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Calcavecchia not afraid of buddy Tiger

By BOB HARIG

© St. Petersburg Times, published April 8, 2001


AUGUSTA, Ga. -- Mark Calcavecchia had hoped to play in the final group today with Tiger Woods, and it took a final-hole birdie from Phil Mickelson to prevent it.

AUGUSTA, Ga. -- Mark Calcavecchia had hoped to play in the final group today with Tiger Woods, and it took a final-hole birdie from Phil Mickelson to prevent it.

Calcavecchia, who finished second to Sandy Lyle at the 1988 Masters, has become fast friends with Woods. They frequently play practice rounds together and share Butch Harmon as a coach.

"I think he kind of gets a kick out of me, in a way, somebody who's a little different, a little bit off the cuff, so to speak," Calcavecchia said. "We get along real well. I'm not afraid to tell him what I think."

And Calcavecchia, who begins the final round two shots behind, is not afraid to go head to head with Woods.

"Tiger doesn't make me nervous, himself or his presence or anything else," Calcavecchia said.

RECENT HISTORY: Although he has stood in Woods' path before, Mickelson didn't exactly shine recently when paired with Woods. They will be in the final group today, but two weeks ago at the Players Championship they played together in the third round, and Mickelson shot 72 to fall out of contention as Woods shot 66 to get in the hunt. Mickelson shot 77 in the final round, and Woods shot 67 to win.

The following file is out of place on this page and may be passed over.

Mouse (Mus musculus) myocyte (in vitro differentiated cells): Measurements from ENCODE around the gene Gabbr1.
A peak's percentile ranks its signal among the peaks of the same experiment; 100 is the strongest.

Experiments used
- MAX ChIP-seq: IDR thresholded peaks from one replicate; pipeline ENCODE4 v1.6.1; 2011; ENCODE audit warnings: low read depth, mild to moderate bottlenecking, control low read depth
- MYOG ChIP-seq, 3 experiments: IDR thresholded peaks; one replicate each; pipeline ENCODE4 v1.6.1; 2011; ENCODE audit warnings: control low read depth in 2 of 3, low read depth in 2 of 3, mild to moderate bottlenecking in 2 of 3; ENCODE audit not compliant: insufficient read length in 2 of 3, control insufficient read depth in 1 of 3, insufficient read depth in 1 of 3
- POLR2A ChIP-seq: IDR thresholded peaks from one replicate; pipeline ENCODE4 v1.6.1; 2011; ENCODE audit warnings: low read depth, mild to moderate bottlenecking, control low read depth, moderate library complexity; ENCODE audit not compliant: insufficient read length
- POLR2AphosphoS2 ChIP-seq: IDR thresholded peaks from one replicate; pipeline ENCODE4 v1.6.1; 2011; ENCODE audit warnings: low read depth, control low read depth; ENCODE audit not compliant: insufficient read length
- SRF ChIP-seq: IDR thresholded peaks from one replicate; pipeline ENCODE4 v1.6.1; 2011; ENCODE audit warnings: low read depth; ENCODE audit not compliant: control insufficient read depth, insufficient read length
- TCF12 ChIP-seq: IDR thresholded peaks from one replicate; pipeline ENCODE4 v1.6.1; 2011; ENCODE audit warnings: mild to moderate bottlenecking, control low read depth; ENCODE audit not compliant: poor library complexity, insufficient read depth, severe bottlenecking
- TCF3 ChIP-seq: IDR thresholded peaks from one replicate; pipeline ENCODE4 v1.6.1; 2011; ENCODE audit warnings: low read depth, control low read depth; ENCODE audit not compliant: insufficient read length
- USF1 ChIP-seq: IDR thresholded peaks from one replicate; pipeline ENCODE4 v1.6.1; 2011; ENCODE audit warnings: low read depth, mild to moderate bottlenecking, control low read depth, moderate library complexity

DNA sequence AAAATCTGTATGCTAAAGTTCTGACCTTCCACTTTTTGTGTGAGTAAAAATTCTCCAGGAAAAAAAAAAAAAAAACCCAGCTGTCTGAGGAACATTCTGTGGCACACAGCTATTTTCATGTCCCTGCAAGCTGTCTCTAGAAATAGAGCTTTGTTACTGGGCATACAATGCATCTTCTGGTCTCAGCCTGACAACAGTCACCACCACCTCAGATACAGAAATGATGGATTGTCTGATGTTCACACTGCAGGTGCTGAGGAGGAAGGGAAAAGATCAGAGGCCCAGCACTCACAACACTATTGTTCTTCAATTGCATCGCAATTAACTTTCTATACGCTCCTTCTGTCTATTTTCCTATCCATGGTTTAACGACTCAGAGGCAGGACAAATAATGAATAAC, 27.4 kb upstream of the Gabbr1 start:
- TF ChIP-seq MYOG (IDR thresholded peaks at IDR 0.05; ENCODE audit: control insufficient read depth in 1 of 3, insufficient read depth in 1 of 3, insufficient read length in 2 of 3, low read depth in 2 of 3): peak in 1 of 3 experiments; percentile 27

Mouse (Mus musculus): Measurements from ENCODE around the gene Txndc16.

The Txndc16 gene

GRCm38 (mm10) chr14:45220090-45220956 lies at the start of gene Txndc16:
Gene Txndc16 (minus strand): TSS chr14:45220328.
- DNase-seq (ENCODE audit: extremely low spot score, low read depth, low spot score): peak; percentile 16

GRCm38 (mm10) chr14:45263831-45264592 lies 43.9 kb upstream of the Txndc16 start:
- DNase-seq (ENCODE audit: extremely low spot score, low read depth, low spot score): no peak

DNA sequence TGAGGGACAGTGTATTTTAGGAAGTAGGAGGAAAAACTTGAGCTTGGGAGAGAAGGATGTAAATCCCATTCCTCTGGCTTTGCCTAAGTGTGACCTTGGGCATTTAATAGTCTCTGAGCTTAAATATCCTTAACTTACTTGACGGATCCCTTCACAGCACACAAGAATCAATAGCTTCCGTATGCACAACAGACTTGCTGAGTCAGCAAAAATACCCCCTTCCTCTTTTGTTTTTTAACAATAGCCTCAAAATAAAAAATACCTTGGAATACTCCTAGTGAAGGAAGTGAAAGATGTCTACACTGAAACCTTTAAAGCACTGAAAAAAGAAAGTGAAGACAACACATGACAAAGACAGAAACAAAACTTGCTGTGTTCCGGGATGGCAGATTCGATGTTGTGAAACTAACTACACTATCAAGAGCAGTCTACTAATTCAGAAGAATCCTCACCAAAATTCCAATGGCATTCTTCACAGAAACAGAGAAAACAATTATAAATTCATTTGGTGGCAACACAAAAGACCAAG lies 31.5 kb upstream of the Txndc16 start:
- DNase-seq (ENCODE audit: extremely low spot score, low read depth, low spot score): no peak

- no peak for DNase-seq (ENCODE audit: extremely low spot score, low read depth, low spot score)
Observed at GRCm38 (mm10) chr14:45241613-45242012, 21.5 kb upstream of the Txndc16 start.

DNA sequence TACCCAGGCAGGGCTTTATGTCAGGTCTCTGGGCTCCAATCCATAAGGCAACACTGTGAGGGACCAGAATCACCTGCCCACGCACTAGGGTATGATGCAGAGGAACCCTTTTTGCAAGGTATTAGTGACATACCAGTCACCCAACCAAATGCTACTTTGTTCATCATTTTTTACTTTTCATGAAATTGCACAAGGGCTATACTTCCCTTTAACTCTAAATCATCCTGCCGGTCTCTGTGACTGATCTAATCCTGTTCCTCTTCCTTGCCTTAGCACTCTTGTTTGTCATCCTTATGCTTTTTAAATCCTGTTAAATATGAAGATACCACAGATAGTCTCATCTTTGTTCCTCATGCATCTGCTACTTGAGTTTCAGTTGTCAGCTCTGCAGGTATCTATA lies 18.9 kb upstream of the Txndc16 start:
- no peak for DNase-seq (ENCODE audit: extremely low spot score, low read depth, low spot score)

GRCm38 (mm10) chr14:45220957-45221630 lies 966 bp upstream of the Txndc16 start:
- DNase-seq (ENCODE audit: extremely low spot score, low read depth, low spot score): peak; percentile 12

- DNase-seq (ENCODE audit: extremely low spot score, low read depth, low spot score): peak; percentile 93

BIG MONEY: The purse is $5.6-million, with $1,008,000 going to the winner, the tournament announced. Vijay Singh won $828,000 last year. The runner-up will receive $604,800, with a 10th-place finish worth $151,200.

SLOW PLAY: Franklin Langham, who grew up in Augusta, didn't have much fun Saturday. Playing with Jonathan Kaye during the third round, they were timed for slow play after they got behind on the fifth hole.

"It left a sour taste in our mouths," said Langham, who shot 75 to finish at 4-over 220. "It cost me at least two or three shots. What can you do? All you're doing is rushing. These are the toughest greens in the world and you can't be rushed. I can guarantee they won't time the last group."

After a player is put on the clock, he can incur a penalty for slow play.

STREAKING: Former Masters champions Bernhard Langer and Fred Couples have managed to keep alive their impressive streaks for cuts made at the tournament. Langer, who won in 1985 and 1993, is playing the weekend for the 18th straight year. Couples, the 1992 champion, is doing so for the 17th straight year. But it wasn't easy. Couples made it right on the number of 145 and had to get down in two putts from 45 feet on the 18th green Friday afternoon.

"I can't say I wasn't thinking about it," Couples said. "I knew I had made every cut at the Masters. The streak is nice."

Safety Harbor's John Huston has the next-best streak at 12. Three-time Masters champion Gary Player holds the record of 23, having made the cut from 1959-1982.

CHIP SHOTS: Singh shot 73, his first over-par round in 39 this year on the PGA Tour. He was at 213, nine shots behind Woods. ... The par-4 first hole ranked as the toughest on the course, yielding just one birdie to Dudley Hart. The par-3 sixth yielded no birdies. ... In each of his five major championship victories, Woods had held or shared the third-round lead. ... One way to assure an invitation to next year's Masters is to finish in the top 16 (ties included). Bradenton's Paul Azinger starts today a shot out of the top 16.

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